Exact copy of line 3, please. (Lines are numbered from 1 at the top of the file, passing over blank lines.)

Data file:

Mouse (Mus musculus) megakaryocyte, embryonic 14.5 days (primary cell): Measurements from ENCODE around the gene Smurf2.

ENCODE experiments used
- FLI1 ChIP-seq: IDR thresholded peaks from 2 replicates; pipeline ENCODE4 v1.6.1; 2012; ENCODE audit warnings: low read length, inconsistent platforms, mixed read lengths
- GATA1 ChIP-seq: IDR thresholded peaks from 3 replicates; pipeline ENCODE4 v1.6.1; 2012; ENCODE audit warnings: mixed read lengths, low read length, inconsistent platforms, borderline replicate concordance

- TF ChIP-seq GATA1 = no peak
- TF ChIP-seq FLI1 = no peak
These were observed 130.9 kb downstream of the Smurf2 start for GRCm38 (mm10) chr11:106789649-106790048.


- FLI1 ChIP-seq: IDR thresholded peaks from 2 replicates; pipeline ENCODE4 v1.6.1; 2012; ENCODE audit warnings: low read length, inconsistent platforms, mixed read lengths